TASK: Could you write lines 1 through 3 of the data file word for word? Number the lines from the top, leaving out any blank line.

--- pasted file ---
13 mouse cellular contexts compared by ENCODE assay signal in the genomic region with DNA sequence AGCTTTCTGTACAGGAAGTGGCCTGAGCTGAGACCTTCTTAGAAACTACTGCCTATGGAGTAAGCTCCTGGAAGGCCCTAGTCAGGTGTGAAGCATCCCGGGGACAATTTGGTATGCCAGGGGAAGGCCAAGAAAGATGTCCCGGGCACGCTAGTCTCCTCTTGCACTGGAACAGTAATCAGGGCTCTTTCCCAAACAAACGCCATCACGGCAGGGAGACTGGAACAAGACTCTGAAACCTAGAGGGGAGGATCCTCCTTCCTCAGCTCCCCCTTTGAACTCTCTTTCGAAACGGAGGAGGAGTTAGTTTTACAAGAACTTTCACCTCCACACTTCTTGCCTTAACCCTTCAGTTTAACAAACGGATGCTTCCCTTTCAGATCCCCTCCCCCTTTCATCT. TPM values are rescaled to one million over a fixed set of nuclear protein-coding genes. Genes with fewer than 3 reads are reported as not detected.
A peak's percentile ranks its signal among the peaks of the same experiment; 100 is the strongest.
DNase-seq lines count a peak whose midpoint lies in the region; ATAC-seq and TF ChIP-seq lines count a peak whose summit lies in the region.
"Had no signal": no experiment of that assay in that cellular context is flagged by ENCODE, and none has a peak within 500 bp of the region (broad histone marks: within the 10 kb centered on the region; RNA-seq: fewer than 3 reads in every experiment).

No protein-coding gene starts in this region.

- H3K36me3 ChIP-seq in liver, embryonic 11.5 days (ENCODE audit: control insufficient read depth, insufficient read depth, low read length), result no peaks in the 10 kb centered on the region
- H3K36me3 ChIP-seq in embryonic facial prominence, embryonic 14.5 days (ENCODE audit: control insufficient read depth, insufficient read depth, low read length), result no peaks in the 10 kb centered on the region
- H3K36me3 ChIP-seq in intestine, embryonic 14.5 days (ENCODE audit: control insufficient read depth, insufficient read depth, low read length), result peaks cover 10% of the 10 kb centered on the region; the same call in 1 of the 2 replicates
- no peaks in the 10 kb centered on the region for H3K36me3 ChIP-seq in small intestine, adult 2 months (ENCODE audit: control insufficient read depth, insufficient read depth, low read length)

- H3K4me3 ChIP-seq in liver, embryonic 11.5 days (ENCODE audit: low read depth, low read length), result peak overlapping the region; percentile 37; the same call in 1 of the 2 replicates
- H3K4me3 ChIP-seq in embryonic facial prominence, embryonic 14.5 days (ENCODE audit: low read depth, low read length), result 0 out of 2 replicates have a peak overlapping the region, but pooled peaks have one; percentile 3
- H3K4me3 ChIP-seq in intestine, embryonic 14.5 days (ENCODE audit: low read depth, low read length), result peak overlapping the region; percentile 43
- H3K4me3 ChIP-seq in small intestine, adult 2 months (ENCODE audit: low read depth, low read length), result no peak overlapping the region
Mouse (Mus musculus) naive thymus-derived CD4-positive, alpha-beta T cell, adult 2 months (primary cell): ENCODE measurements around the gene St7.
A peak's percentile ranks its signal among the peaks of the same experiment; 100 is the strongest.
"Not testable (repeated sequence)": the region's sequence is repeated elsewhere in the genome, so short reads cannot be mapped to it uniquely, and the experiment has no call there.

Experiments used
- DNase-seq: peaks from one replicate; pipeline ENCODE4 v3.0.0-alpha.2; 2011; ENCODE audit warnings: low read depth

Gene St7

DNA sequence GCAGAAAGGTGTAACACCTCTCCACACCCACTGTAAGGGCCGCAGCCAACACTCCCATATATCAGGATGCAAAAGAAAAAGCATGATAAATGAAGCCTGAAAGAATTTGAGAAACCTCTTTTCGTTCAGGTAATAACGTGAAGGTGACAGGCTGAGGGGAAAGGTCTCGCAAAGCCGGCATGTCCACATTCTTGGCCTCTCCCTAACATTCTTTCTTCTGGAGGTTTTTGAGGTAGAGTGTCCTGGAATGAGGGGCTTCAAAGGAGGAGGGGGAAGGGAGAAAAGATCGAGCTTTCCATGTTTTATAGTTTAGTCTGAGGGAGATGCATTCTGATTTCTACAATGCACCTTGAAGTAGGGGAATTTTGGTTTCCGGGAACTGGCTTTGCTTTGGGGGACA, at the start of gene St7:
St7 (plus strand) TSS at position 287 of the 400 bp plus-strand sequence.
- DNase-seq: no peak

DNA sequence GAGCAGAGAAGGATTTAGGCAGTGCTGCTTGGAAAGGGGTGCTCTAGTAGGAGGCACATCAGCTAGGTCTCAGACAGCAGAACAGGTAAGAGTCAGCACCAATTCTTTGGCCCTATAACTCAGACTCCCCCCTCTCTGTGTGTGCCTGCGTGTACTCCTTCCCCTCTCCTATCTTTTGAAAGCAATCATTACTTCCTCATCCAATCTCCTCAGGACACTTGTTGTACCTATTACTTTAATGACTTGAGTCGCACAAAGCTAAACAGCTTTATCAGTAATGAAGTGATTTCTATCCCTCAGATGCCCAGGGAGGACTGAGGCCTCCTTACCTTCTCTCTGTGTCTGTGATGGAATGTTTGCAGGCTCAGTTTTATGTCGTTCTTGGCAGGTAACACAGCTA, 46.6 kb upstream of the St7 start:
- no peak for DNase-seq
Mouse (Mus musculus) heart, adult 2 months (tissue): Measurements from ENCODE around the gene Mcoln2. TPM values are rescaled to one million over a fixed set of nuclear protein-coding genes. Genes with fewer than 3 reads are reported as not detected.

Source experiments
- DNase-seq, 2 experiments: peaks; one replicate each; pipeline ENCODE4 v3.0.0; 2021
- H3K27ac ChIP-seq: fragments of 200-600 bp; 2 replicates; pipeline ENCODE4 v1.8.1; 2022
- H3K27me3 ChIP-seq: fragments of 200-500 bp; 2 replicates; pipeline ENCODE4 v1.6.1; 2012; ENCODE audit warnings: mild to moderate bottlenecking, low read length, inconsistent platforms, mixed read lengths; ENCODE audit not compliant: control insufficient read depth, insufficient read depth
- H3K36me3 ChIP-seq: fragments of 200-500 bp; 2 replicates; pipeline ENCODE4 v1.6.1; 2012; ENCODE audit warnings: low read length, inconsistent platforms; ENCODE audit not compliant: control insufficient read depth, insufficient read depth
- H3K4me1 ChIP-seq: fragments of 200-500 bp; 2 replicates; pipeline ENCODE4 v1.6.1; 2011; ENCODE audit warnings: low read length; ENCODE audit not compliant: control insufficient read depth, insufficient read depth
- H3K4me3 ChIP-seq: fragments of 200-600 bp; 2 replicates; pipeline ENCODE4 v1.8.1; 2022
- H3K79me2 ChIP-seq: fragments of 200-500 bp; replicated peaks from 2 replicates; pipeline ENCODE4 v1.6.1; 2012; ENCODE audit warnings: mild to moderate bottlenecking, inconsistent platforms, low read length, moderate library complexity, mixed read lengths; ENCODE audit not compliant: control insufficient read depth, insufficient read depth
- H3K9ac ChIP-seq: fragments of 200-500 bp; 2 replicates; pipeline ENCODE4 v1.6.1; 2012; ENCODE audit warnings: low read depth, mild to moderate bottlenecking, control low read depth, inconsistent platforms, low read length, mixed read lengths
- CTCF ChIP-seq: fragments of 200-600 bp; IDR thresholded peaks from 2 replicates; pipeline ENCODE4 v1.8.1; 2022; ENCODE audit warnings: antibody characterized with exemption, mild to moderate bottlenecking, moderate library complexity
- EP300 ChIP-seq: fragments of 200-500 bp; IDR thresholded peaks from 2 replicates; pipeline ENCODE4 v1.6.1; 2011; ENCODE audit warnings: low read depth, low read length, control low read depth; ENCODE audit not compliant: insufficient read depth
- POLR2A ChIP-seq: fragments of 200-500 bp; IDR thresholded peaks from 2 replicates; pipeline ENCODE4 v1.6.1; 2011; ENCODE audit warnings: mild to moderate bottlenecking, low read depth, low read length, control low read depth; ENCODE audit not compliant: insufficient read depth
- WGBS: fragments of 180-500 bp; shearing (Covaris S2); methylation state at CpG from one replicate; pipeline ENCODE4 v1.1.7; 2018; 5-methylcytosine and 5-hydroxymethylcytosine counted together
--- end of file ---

13 mouse cellular contexts compared by ENCODE assay signal in the genomic region with DNA sequence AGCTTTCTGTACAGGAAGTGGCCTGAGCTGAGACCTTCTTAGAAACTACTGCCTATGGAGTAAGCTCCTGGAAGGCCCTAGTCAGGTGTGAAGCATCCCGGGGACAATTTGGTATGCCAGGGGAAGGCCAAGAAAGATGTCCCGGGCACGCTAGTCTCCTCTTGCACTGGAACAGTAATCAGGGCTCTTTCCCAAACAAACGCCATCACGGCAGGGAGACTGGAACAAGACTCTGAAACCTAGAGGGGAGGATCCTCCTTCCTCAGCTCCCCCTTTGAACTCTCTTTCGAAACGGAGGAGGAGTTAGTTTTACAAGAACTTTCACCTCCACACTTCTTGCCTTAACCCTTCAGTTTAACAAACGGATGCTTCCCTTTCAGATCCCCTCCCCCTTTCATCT. TPM values are rescaled to one million over a fixed set of nuclear protein-coding genes. Genes with fewer than 3 reads are reported as not detected.
A peak's percentile ranks its signal among the peaks of the same experiment; 100 is the strongest.
DNase-seq lines count a peak whose midpoint lies in the region; ATAC-seq and TF ChIP-seq lines count a peak whose summit lies in the region.